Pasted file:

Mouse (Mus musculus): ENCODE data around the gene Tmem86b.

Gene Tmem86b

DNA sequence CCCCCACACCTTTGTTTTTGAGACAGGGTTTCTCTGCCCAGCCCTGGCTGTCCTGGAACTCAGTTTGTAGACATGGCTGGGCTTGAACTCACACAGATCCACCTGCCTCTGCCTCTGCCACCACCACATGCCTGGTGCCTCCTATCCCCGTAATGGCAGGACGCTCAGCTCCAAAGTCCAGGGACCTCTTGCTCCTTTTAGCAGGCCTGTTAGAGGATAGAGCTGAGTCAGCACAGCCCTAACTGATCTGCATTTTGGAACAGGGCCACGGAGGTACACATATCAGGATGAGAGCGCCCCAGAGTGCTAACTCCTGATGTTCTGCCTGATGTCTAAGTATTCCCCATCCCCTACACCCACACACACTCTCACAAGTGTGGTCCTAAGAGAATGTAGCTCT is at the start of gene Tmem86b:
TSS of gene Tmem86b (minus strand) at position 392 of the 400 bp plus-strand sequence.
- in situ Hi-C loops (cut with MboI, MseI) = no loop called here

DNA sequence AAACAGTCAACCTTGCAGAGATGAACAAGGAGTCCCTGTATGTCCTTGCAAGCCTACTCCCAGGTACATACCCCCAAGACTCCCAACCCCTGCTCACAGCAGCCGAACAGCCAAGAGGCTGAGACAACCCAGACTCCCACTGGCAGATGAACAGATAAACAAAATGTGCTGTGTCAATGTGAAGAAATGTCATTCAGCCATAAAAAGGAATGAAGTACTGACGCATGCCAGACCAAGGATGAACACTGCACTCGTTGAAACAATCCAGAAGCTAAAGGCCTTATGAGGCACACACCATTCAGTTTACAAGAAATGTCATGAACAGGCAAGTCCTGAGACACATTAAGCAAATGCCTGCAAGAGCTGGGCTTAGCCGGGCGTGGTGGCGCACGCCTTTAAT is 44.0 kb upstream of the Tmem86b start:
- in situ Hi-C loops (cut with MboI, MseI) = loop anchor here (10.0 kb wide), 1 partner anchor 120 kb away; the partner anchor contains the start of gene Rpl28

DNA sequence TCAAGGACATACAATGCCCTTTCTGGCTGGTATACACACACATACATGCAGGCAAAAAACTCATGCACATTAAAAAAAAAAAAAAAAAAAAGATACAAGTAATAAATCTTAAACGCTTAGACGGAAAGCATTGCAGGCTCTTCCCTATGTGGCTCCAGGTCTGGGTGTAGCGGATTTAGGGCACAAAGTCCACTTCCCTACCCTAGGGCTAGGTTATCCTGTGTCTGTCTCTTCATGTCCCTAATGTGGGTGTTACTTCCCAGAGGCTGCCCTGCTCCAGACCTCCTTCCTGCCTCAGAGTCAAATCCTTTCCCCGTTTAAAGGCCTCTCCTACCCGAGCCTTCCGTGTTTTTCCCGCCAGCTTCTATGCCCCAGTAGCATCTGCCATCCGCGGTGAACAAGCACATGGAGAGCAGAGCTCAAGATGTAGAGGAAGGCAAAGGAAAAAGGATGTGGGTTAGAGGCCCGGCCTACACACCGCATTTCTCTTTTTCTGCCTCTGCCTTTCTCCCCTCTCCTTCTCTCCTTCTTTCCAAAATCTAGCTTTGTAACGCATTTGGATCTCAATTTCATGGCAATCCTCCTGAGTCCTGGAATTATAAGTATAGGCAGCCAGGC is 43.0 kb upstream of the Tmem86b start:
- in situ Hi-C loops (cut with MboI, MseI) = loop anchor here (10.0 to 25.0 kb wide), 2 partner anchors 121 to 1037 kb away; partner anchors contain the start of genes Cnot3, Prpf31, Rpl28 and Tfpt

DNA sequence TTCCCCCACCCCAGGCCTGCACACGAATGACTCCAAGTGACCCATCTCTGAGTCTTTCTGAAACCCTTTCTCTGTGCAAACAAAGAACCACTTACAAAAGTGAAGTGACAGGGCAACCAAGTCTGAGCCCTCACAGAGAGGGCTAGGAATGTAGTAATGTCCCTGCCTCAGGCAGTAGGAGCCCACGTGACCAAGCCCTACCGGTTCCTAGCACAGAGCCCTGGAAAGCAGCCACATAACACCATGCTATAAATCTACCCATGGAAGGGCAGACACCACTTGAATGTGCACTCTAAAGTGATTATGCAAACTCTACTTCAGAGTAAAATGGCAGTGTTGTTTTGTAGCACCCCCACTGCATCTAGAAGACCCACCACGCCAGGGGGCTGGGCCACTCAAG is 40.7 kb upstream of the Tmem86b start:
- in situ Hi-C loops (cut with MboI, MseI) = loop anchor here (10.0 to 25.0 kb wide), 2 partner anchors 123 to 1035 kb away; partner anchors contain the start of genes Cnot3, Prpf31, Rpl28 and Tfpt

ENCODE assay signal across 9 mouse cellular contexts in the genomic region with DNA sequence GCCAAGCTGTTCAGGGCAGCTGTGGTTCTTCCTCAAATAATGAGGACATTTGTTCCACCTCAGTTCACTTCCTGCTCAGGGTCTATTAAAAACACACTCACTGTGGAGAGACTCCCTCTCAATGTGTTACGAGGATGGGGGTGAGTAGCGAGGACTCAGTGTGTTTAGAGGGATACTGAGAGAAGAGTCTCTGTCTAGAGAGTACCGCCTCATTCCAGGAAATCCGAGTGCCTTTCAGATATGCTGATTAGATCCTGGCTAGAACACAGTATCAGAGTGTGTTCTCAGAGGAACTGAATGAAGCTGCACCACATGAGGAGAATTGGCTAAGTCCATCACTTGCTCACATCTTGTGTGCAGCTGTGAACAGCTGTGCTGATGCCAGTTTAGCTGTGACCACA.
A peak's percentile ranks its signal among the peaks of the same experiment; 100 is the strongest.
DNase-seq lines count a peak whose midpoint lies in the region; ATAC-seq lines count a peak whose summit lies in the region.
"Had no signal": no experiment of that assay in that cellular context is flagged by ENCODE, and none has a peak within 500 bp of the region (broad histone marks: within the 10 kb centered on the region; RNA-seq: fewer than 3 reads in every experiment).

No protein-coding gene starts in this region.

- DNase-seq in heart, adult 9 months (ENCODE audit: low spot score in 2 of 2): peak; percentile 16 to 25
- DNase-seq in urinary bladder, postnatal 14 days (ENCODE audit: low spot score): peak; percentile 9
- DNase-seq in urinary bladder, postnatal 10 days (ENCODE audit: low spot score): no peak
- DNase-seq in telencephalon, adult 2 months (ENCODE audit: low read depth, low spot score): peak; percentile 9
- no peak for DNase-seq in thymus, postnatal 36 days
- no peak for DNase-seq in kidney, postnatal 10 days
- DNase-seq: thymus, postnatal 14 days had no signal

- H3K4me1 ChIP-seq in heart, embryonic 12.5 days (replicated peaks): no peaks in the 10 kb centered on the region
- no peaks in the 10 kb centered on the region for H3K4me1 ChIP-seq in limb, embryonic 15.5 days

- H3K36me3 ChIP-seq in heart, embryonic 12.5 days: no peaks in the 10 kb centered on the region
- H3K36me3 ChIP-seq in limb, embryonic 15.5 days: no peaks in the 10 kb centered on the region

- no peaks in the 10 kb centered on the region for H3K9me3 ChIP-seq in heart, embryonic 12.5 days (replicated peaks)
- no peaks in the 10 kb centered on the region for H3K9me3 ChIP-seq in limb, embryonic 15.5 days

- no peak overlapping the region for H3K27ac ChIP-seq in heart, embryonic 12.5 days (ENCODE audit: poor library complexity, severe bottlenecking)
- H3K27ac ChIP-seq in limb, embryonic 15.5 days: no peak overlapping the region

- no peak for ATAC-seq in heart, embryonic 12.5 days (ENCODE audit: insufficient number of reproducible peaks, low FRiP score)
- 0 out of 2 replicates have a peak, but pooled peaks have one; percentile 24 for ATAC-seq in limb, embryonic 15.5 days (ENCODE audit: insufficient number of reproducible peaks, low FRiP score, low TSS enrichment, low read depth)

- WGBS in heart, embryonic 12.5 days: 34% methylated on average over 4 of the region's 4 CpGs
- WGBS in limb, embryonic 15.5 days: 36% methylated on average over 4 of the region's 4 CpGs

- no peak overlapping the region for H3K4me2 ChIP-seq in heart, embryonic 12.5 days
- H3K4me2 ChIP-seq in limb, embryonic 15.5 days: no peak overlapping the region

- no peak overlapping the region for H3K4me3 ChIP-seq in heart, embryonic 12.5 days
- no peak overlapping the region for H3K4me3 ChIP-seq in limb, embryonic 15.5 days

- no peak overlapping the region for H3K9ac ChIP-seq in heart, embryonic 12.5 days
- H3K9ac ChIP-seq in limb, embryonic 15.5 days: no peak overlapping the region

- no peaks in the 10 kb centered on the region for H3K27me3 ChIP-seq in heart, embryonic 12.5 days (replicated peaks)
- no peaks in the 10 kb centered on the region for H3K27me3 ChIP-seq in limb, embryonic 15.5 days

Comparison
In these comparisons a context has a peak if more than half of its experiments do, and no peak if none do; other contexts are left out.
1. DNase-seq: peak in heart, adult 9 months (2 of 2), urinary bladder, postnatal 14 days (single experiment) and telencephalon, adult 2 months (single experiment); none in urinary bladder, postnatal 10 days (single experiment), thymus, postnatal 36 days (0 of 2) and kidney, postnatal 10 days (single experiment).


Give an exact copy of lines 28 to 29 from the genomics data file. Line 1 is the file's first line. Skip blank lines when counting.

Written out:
- no peaks in the 10 kb centered on the region for H3K9me3 ChIP-seq in heart, embryonic 12.5 days (replicated peaks)
- no peaks in the 10 kb centered on the region for H3K9me3 ChIP-seq in limb, embryonic 15.5 days